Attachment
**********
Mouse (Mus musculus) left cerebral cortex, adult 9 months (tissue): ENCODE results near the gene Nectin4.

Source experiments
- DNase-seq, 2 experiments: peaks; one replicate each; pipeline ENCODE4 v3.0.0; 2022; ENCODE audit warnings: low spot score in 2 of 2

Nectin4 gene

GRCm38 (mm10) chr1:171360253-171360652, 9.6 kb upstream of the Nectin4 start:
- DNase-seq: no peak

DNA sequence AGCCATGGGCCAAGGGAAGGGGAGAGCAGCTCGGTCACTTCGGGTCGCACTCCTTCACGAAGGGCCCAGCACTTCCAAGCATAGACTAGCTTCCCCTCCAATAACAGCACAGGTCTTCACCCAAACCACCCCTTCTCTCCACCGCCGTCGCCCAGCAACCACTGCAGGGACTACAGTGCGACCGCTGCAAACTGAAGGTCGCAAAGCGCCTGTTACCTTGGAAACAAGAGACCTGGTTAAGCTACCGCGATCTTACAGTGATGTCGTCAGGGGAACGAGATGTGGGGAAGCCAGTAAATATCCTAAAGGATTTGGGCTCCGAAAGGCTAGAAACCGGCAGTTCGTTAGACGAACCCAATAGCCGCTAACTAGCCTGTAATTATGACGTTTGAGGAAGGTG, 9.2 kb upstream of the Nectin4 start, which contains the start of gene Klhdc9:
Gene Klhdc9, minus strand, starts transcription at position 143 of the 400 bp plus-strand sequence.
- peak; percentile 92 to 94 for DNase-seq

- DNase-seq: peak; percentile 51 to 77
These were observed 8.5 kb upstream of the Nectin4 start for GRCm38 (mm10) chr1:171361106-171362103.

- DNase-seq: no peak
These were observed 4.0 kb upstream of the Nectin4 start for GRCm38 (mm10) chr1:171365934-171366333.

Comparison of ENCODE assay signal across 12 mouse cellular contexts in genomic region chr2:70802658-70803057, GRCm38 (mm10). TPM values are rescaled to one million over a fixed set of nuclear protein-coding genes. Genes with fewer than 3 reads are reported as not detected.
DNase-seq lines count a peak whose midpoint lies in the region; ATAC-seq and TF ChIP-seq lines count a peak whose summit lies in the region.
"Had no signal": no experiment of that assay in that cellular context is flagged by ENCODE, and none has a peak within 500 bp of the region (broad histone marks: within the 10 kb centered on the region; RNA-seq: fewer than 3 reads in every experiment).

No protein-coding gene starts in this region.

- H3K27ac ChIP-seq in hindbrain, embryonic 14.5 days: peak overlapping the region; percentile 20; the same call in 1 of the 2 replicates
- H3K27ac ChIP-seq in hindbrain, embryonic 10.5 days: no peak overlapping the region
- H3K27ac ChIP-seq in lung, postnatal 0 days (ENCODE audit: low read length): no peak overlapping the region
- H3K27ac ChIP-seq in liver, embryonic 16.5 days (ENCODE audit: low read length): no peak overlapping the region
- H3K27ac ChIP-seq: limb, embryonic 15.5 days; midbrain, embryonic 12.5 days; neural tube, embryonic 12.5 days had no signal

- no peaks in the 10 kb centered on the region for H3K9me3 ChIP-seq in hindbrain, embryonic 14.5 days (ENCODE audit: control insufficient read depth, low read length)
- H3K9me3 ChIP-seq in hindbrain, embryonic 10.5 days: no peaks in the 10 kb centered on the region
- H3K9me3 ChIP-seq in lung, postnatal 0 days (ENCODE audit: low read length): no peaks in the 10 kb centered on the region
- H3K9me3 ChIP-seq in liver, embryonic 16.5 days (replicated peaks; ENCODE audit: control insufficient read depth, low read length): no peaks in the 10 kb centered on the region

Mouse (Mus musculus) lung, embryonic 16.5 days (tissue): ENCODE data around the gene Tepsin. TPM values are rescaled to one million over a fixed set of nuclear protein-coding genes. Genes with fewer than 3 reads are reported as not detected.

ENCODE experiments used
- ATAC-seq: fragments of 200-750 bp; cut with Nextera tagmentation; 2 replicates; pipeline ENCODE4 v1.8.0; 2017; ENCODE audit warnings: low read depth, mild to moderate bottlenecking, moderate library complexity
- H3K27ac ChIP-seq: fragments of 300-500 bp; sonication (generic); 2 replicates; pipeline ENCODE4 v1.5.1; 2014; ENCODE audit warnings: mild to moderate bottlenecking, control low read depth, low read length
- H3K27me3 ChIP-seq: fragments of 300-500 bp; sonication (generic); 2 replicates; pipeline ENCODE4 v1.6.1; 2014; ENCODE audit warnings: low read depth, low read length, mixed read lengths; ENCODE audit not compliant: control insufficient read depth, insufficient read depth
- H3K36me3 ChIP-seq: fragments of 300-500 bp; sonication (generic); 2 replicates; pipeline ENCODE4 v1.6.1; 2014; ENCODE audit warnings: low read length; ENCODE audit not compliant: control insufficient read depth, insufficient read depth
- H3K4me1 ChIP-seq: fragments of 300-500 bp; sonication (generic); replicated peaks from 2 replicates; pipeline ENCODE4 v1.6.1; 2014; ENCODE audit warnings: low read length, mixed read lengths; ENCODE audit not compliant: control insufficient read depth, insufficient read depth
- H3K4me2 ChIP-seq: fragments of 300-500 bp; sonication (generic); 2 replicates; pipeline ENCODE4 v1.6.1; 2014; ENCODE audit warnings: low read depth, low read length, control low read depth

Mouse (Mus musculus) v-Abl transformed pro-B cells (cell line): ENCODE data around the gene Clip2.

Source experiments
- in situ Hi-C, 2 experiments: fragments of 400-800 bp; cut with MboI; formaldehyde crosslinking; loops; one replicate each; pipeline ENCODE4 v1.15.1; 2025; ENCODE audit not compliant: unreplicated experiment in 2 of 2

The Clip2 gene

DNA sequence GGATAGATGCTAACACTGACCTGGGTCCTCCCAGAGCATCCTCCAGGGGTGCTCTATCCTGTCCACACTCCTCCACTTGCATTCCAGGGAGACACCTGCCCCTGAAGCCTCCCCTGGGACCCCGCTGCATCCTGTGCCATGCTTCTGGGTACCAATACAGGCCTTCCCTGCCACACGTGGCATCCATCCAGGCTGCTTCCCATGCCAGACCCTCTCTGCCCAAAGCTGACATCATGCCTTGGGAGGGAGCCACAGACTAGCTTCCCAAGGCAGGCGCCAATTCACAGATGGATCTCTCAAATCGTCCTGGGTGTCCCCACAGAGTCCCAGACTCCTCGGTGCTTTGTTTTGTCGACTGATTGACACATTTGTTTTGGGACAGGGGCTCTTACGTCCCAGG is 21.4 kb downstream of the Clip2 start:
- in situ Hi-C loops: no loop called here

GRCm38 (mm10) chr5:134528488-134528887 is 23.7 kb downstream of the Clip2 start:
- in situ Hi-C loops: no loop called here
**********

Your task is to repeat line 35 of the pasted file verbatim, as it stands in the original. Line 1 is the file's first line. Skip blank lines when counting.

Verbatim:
Mouse (Mus musculus) v-Abl transformed pro-B cells (cell line): ENCODE data around the gene Clip2.